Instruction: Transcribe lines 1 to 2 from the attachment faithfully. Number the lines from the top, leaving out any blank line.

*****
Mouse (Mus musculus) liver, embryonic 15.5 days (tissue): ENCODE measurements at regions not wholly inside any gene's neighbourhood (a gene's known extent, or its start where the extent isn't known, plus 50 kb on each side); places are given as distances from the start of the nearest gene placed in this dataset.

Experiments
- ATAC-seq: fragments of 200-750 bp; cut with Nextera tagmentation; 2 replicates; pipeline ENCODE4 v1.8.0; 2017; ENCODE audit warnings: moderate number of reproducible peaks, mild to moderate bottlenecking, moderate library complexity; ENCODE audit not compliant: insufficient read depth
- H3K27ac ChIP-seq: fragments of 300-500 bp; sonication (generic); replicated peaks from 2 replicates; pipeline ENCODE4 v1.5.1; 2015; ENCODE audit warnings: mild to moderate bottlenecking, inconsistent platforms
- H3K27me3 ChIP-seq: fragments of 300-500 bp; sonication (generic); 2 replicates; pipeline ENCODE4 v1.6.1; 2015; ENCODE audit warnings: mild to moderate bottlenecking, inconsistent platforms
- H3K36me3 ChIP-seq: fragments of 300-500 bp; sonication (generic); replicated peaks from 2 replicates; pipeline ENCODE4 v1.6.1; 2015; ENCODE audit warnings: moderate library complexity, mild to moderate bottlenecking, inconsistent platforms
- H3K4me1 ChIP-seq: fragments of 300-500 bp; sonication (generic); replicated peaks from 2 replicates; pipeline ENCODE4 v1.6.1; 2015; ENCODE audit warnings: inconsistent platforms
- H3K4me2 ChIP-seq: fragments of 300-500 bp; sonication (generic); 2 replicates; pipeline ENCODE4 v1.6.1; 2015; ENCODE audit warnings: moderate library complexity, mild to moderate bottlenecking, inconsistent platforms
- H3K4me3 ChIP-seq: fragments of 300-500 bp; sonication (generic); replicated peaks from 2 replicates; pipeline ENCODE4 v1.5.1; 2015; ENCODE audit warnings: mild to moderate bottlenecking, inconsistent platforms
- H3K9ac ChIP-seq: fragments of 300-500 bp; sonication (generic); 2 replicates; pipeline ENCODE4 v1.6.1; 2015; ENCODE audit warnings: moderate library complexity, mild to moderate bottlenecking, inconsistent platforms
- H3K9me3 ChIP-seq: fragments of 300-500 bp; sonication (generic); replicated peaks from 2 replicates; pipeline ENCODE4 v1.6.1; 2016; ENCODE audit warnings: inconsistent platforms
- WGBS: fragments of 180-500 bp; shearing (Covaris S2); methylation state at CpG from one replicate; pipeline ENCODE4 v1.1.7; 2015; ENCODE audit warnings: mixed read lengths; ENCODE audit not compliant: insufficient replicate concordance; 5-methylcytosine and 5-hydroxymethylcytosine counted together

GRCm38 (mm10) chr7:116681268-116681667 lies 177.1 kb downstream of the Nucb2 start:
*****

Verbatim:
Mouse (Mus musculus) liver, embryonic 15.5 days (tissue): ENCODE measurements at regions not wholly inside any gene's neighbourhood (a gene's known extent, or its start where the extent isn't known, plus 50 kb on each side); places are given as distances from the start of the nearest gene placed in this dataset.

Experiments